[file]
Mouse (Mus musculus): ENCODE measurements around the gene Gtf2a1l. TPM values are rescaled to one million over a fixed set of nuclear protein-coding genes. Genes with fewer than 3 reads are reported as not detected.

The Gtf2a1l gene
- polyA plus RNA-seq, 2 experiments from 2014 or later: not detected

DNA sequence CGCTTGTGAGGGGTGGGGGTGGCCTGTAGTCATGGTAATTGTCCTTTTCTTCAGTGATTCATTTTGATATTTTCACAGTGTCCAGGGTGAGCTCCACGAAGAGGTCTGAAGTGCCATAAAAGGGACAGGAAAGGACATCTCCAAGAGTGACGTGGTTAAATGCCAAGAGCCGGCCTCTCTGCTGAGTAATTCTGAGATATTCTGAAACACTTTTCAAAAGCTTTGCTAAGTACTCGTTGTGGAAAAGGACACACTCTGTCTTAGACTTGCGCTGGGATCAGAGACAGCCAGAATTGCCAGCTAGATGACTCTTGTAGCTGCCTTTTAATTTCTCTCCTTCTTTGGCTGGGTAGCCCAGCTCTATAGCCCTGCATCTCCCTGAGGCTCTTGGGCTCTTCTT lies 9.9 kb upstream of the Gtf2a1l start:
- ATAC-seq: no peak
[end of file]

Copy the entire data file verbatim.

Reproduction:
Mouse (Mus musculus): ENCODE measurements around the gene Gtf2a1l. TPM values are rescaled to one million over a fixed set of nuclear protein-coding genes. Genes with fewer than 3 reads are reported as not detected.

The Gtf2a1l gene
- polyA plus RNA-seq, 2 experiments from 2014 or later: not detected

DNA sequence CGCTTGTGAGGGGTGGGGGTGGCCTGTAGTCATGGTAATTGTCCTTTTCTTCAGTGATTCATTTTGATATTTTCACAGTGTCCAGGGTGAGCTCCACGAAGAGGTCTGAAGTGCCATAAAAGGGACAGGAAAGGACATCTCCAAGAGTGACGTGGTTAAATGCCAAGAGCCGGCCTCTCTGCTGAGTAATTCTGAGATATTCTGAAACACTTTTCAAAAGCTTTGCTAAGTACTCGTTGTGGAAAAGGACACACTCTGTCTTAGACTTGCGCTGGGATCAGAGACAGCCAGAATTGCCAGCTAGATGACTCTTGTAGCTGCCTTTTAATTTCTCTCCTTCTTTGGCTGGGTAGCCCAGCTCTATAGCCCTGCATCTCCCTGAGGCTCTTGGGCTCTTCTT lies 9.9 kb upstream of the Gtf2a1l start:
- ATAC-seq: no peak